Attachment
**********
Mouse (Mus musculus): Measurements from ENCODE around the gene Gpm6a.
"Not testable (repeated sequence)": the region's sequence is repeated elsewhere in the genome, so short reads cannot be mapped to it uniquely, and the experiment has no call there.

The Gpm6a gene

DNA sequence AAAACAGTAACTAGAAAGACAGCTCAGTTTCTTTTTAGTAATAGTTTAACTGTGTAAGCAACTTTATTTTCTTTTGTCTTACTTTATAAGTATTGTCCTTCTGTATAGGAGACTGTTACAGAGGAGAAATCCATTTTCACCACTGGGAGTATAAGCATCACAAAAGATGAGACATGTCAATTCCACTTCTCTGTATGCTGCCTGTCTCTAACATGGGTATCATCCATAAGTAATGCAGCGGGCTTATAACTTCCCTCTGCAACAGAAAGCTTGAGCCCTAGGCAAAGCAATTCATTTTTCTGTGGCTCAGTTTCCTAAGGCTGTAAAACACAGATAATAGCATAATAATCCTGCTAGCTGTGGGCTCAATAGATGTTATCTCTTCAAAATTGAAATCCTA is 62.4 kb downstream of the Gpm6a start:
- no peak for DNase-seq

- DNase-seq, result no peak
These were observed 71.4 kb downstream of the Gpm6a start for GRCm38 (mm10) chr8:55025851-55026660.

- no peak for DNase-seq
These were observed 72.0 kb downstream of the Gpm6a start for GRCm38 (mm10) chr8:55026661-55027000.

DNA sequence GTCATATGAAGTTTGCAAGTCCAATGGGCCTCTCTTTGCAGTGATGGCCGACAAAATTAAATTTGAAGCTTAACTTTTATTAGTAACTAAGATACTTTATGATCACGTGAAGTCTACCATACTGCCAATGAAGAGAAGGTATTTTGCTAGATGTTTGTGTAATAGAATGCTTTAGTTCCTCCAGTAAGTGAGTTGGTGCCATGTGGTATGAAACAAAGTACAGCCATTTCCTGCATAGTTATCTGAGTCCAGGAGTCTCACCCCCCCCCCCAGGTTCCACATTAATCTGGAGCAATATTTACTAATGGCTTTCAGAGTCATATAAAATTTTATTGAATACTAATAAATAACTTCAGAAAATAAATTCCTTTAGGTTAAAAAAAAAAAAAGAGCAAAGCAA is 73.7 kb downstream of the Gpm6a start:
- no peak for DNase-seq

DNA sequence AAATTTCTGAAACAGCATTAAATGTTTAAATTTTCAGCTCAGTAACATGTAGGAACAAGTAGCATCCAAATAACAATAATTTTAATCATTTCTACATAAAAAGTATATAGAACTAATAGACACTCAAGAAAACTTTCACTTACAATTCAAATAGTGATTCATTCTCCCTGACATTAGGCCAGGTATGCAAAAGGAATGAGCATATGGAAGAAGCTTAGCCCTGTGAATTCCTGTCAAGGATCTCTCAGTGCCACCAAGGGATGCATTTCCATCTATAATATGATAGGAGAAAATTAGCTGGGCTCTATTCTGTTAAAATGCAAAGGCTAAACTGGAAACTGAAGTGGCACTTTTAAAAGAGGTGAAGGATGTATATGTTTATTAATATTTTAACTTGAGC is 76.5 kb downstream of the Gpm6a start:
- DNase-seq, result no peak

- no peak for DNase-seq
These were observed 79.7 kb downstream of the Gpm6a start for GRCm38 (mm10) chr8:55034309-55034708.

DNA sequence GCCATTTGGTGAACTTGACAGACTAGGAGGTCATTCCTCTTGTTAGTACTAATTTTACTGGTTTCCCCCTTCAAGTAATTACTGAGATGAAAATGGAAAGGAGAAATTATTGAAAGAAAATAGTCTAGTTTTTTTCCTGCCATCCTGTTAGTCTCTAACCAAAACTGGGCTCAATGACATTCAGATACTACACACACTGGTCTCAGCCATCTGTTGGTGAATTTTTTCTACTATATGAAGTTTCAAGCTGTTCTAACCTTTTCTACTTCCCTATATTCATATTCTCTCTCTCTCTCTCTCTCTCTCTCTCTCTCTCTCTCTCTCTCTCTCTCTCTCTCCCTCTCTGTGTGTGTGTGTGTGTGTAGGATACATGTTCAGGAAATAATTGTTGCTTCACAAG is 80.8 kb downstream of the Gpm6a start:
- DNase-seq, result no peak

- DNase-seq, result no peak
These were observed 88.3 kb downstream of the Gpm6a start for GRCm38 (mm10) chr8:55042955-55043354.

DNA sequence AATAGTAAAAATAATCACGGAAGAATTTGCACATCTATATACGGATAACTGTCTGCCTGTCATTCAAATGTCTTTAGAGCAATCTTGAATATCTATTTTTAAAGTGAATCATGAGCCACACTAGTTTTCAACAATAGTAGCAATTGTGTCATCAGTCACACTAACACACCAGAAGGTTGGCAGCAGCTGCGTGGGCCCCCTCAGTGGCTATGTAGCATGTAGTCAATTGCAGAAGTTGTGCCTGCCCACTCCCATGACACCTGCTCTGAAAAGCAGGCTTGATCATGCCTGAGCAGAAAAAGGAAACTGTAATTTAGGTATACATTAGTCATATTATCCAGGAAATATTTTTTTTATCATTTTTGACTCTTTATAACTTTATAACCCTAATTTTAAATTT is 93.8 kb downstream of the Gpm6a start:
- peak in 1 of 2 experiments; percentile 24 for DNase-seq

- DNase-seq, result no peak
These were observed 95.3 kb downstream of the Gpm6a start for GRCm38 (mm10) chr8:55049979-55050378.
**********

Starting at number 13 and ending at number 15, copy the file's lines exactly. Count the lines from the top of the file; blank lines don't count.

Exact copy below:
- DNase-seq, result no peak

- no peak for DNase-seq
These were observed 79.7 kb downstream of the Gpm6a start for GRCm38 (mm10) chr8:55034309-55034708.